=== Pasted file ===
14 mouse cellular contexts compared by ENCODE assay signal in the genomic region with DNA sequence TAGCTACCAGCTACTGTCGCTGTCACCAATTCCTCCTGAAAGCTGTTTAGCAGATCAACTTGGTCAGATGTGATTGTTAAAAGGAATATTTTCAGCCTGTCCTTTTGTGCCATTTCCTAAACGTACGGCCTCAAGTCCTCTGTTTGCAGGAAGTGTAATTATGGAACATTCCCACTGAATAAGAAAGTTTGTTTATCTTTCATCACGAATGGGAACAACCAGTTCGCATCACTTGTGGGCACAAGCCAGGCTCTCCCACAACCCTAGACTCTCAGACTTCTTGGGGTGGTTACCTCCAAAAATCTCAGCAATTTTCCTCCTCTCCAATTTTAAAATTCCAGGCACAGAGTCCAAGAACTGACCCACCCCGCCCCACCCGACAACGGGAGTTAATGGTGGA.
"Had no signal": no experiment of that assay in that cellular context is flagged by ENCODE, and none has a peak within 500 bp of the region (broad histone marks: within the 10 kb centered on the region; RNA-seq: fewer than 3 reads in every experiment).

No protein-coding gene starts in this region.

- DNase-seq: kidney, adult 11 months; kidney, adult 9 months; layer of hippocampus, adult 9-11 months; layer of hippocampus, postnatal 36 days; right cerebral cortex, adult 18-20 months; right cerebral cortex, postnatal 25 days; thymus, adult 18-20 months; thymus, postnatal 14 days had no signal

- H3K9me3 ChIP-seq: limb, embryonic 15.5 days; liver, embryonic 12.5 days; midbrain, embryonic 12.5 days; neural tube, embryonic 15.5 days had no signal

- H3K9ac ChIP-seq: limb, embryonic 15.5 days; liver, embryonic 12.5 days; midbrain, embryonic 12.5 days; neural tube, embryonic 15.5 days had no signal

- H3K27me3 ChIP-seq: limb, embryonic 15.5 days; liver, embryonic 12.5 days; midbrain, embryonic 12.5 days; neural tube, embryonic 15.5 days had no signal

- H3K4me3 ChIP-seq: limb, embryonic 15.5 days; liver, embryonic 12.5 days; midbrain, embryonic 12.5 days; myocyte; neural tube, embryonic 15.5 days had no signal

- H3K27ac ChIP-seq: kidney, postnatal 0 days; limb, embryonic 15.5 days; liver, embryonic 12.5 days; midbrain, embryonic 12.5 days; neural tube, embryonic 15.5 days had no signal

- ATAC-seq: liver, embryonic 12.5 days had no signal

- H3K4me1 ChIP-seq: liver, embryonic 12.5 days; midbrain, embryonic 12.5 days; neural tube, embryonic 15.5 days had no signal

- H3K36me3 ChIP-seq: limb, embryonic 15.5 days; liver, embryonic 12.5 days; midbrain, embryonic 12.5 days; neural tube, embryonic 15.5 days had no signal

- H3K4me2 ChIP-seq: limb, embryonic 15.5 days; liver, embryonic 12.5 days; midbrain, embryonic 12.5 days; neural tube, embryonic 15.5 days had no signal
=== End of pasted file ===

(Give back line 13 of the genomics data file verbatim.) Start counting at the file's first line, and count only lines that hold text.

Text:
- H3K4me2 ChIP-seq: limb, embryonic 15.5 days; liver, embryonic 12.5 days; midbrain, embryonic 12.5 days; neural tube, embryonic 15.5 days had no signal